No loss of life or property was reported because of the leakage.


“However, due to closure of well, loss of oil and gas production has been estimated to the tune of 1,000 barrels oil per day and 0.11 mscmd respectively,” Pradhan said.


ONGC has constituted a committee to ascertain the causes of the gas leakage. “Remedial measures as recommended by the committee constituted by ONGC shall be implemented across all ONGC offshore installations,” the minister said.


On the day of the gas leak occurred, ONGC evacuated all non-essential personnel of the drilling rig to a nearby platform.


ONGC’s western offshore fields are producing at near normal rate of 310,000 barrels per day and all personnel and facilities are unharmed.


Drilling rig Sagar Uday was operating at NS platform in Mumbai High North oil and gas field on well number NS-BX for side-tracking. The depth reached is around 1,183 metres. On 19 July morning, gas flow was observed from the outermost casing annulus.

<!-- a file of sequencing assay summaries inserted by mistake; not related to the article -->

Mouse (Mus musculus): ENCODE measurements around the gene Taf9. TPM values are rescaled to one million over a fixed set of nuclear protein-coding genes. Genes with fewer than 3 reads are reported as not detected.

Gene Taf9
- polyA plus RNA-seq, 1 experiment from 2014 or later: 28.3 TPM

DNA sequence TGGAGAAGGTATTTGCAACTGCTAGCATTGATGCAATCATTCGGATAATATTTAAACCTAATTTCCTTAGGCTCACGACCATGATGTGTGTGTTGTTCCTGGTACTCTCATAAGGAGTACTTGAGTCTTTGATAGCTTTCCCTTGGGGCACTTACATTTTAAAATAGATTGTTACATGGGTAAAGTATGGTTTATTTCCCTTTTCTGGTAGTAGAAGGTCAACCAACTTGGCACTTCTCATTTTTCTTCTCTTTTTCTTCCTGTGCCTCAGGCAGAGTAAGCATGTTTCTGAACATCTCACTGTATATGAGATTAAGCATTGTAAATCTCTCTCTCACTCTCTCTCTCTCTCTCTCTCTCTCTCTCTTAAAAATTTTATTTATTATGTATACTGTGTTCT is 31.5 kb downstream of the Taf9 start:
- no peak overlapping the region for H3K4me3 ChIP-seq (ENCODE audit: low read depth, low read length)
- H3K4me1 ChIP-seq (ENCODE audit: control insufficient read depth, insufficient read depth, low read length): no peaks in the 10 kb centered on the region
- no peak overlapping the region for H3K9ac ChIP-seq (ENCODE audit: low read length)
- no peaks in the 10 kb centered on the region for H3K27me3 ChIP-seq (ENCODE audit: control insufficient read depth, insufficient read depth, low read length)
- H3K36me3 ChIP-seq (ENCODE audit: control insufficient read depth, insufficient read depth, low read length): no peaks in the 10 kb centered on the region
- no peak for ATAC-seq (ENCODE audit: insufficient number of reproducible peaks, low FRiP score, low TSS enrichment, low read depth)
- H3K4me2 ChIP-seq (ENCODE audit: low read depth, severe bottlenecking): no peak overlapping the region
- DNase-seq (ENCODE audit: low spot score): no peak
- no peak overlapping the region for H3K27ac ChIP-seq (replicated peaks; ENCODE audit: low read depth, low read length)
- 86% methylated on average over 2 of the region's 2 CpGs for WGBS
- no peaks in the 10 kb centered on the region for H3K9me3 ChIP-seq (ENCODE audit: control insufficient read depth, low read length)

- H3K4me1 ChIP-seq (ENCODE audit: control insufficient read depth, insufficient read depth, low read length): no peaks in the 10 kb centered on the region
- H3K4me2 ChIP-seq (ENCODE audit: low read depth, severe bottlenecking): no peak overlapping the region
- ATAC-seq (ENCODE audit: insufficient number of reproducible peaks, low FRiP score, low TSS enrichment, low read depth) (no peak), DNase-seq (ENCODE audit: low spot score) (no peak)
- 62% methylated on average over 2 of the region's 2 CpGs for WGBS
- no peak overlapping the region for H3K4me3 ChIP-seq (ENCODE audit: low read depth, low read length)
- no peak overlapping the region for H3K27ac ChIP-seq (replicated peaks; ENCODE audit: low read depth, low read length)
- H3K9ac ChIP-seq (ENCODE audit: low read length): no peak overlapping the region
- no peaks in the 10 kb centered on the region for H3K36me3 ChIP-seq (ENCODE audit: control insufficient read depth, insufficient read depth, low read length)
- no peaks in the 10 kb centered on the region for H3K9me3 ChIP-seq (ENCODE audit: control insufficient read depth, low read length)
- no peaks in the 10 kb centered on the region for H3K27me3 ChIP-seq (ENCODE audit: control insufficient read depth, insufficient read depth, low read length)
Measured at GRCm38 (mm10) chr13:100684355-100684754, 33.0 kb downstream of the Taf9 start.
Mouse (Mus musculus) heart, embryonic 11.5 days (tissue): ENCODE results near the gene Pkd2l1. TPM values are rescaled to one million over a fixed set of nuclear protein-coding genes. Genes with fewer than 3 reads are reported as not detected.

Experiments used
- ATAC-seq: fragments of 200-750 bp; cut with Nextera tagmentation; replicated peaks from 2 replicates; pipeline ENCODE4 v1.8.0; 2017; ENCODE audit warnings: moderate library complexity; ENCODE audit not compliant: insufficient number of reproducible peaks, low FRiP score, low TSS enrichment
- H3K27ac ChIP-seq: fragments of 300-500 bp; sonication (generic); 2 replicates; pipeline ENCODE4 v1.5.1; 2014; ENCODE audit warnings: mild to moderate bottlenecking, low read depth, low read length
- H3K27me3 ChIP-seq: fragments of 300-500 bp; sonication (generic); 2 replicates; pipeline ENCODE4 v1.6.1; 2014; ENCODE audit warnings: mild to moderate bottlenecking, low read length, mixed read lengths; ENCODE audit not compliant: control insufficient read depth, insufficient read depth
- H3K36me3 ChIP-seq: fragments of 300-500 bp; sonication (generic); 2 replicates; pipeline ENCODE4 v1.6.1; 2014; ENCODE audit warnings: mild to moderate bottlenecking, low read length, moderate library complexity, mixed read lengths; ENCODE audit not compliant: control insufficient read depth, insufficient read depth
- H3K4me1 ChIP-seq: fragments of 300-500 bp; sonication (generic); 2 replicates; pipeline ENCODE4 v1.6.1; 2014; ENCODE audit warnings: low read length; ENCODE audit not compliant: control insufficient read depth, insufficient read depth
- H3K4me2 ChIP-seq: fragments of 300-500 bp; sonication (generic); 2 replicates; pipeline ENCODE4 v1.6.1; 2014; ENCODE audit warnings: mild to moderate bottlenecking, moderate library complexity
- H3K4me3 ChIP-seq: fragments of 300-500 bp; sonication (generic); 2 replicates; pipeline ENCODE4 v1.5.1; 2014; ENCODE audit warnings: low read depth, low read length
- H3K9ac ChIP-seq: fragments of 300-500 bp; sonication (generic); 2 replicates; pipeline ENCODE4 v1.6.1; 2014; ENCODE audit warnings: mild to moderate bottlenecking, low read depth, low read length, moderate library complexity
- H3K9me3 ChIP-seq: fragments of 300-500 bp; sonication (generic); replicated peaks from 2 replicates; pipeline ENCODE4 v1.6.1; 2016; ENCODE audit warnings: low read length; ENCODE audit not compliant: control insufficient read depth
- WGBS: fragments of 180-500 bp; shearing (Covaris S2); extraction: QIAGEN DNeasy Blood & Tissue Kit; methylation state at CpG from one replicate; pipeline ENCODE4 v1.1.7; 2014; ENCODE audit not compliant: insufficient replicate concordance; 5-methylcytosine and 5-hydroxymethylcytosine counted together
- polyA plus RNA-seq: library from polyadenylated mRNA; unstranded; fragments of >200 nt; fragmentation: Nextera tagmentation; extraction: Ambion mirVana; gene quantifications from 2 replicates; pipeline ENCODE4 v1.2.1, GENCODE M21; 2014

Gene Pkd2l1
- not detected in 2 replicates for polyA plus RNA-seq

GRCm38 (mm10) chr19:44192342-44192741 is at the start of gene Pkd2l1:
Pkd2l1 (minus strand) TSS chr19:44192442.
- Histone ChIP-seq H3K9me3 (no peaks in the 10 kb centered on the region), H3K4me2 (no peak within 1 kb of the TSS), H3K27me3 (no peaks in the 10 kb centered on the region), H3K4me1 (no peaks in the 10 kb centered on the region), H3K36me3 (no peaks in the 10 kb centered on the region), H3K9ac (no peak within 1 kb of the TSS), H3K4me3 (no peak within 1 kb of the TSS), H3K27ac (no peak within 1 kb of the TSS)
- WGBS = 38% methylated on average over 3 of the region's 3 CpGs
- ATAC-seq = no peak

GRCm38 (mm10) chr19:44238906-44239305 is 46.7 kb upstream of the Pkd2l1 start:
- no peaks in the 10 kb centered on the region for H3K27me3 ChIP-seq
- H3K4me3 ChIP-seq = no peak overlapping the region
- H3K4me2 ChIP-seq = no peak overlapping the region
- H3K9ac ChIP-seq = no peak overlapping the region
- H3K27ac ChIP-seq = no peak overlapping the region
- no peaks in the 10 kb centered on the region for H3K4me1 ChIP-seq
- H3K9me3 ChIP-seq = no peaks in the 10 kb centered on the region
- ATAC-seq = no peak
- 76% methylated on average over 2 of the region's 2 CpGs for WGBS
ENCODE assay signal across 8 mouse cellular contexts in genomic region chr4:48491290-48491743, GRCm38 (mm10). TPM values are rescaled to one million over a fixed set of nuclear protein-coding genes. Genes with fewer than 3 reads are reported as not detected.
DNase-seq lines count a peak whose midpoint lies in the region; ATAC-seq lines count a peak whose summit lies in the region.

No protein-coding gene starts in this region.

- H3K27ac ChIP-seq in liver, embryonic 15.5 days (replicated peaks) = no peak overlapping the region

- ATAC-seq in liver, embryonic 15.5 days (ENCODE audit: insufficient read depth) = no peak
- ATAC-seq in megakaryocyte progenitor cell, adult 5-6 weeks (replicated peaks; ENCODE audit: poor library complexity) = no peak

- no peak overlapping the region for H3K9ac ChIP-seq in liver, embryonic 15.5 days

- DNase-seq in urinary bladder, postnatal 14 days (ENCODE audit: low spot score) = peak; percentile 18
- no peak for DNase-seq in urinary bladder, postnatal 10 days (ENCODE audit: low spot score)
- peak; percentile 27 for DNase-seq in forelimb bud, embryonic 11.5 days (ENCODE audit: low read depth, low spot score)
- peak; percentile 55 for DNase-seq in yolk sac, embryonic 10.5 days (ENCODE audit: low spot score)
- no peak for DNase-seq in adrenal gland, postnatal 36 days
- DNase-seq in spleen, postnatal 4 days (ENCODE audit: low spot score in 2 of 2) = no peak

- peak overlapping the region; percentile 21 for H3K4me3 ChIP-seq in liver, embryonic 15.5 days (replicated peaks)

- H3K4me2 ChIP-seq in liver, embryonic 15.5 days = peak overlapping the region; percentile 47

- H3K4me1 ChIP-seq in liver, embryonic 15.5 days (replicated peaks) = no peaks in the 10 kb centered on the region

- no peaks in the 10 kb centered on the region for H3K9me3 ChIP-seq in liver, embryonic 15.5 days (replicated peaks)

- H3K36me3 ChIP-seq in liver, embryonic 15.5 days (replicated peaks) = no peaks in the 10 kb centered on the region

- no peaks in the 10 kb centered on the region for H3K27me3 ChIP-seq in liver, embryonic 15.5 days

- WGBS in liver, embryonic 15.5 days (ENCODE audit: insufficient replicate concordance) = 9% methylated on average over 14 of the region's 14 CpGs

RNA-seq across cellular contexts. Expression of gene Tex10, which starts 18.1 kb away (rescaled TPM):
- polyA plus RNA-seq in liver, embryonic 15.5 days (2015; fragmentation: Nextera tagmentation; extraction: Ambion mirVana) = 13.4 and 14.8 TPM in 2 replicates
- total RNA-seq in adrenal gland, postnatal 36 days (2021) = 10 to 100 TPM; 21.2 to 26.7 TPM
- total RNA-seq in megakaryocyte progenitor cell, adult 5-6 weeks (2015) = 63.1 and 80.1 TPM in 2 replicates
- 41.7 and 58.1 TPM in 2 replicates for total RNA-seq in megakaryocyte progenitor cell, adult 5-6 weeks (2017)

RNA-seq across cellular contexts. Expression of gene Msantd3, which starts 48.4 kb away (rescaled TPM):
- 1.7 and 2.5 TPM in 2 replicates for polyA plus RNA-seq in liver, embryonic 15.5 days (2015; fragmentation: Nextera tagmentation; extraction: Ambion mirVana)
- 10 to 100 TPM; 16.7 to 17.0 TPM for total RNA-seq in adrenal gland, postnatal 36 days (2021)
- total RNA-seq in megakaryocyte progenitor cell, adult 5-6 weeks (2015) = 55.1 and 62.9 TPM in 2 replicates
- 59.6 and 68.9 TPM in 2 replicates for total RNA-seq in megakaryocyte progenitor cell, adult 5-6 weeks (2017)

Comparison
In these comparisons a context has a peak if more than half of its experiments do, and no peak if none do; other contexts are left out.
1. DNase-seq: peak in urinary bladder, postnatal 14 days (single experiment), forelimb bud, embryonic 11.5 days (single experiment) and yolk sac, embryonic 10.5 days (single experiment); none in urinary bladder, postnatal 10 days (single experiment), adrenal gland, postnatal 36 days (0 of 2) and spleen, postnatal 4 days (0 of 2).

The operation has been stopped for safety reasons and 48 people were evacuated to nearby installations.


ONGC has mobilized an international expert from Boots & Coots to help stop the leak.

(Source: Mint August 7, 2014)




The demand has been raised on an urgent basis towards under recovery of oil marketing prices. The oil companies have sought a subsidy of around Rs 131.40 billion for the first quarter of the current financial year 2014-15.